A new series of online comics produced by the Smithsonian American Art Museum (SAAM) celebrates the lives of 10 pioneering women artists whose works are included in the institution’s collection.
Berenice Abbott, Carmen Herrera, and Mickalene Thomas are among the figures to get their own stories in the series, which is titled “Drawn to Art.” Most of the comics introduce readers to both the artist’s biography, and their artworks in about a dozen colorful panels.
In a strip called “Beneath the Holly Tree,” an arthritis-ridden Alma Thomas looks out from her window in the 1960s while the frames below look back at her life, from growing up in Georgia, to becoming the first woman to graduate from the art department at Howard University.
“Threads of History,” meanwhile, takes readers along with Anni Albers as she attends the Bauhaus, flees war in Germany, and settles in North Carolina with her husband.
Weaver Kay Sekimachi, sculptor Edmonia Lewis, and painters Romaine Brooks, Corita Kent, and Maria Oakey Dewing also get their own dedicated comics.
Each comic was illustrated by a different woman artist from the Ringling College of Art and Design in Sarasota, Florida.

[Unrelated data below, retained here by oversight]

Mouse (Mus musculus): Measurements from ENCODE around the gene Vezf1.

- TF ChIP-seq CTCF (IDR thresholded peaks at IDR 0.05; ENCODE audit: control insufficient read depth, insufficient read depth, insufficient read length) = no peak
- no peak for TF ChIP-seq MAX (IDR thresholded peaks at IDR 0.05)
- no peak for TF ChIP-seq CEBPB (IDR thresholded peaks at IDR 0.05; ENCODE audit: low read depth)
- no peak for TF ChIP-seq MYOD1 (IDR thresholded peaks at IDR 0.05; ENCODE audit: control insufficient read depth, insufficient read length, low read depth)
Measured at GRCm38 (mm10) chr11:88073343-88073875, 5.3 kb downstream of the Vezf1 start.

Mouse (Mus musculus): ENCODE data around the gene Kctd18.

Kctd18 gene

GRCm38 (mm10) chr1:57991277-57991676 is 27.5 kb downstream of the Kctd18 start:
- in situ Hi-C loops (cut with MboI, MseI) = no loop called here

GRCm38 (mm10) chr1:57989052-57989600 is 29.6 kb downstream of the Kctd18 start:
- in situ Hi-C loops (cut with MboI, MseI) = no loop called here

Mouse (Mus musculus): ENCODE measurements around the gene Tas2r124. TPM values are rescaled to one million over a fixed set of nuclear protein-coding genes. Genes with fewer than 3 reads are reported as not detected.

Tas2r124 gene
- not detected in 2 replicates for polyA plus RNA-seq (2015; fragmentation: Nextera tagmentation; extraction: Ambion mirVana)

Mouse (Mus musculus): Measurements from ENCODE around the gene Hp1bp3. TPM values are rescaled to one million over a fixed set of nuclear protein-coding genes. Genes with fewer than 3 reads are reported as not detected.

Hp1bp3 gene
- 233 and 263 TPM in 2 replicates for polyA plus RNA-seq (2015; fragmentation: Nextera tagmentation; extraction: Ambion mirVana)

The illustrators were chosen through a competition sponsored by Ringling’s INDEX program, an educational initiative that connects students with industry employers. Applicants were each asked to create a short comic of roughly 12 to 16 frames about a woman artist under-appreciated during her lifetime.
In addition to having their work featured by the SAAM, the 10 winners also took home $1,000 awards.
“Working to tell the stories of these important women artists has drawn upon our students’ talent, creativity, and ability to work collaboratively with faculty advisors and Smithsonian American Art Museum staff, providing valuable professional experience prior to graduation,” Ringling president Dr. Larry R. Thompson said in a statement. “We are very impressed with, and proud of, their work.”
See more cover “Drawn to Art” covers below, and read all the stories on the Smithsonian’s website.